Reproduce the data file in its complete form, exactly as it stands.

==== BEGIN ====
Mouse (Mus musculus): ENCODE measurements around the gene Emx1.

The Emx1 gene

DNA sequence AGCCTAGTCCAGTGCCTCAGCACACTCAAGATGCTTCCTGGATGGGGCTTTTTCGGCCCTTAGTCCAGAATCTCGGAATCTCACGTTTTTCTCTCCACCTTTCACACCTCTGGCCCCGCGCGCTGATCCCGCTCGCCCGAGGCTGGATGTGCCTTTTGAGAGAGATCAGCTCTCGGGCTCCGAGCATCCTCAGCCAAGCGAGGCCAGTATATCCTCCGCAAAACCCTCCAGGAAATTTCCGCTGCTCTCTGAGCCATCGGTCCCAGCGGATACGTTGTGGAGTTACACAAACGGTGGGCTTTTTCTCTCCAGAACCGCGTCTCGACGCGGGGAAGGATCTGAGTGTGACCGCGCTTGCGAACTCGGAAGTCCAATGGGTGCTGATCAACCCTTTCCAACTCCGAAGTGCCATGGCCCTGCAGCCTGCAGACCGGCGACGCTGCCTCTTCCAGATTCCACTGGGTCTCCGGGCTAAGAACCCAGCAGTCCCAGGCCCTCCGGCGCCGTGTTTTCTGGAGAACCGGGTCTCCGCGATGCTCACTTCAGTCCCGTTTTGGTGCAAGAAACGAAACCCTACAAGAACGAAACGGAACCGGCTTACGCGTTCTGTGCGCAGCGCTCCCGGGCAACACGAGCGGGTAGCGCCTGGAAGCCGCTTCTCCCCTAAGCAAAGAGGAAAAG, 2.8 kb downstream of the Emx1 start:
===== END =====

Mouse (Mus musculus): ENCODE measurements around the gene Emx1.

The Emx1 gene

DNA sequence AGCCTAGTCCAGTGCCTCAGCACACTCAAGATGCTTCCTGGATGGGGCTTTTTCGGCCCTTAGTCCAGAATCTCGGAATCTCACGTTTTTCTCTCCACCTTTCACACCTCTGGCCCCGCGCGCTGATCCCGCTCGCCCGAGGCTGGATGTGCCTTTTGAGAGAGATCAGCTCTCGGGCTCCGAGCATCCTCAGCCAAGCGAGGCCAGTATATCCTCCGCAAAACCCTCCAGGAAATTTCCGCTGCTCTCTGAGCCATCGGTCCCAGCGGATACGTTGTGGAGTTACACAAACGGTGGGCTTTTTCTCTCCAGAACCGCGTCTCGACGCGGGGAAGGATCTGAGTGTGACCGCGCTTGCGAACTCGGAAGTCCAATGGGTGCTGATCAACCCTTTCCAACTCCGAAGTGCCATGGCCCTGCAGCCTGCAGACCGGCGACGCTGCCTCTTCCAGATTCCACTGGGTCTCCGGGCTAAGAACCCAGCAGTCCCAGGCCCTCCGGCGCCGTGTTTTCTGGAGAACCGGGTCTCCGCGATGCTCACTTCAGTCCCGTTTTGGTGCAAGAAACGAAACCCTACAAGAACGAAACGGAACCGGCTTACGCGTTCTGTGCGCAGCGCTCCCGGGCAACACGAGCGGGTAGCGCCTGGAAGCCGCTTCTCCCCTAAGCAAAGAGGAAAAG, 2.8 kb downstream of the Emx1 start: